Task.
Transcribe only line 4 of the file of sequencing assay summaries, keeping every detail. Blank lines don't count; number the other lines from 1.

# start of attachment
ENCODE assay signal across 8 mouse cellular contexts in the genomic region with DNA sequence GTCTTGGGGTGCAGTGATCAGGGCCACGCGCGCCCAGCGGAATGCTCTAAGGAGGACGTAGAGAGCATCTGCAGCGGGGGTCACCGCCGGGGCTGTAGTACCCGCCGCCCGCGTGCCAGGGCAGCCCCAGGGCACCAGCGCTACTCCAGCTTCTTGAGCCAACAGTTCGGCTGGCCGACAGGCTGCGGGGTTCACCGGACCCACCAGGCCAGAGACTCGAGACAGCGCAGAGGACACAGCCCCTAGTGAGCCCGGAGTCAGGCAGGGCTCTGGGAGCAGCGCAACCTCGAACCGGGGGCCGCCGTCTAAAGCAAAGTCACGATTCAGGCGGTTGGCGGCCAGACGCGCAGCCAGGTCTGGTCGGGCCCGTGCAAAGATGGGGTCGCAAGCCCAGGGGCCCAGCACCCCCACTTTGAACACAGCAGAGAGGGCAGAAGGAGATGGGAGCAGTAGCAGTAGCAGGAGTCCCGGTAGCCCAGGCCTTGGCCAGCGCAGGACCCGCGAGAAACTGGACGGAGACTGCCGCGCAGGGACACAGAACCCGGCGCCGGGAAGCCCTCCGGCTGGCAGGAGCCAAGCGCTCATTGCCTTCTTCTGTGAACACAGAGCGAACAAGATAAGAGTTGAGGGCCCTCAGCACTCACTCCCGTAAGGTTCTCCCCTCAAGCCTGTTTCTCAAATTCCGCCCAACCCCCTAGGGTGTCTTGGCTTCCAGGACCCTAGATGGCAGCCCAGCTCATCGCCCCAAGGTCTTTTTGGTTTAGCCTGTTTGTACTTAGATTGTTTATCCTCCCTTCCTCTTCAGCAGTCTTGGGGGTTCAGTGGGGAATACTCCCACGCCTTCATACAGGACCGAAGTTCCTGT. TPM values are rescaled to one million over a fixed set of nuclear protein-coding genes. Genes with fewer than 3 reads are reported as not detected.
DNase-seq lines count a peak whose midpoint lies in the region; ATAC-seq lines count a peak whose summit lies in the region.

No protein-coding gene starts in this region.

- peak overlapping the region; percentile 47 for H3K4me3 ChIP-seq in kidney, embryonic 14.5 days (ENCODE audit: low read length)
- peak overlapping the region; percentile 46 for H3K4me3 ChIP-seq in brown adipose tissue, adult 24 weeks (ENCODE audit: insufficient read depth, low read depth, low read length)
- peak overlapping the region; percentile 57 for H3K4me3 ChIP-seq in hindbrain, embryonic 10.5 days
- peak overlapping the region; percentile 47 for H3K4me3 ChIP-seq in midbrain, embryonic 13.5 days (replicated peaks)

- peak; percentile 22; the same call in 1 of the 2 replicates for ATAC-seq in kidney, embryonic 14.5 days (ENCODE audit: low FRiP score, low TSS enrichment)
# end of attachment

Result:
- peak overlapping the region; percentile 47 for H3K4me3 ChIP-seq in kidney, embryonic 14.5 days (ENCODE audit: low read length)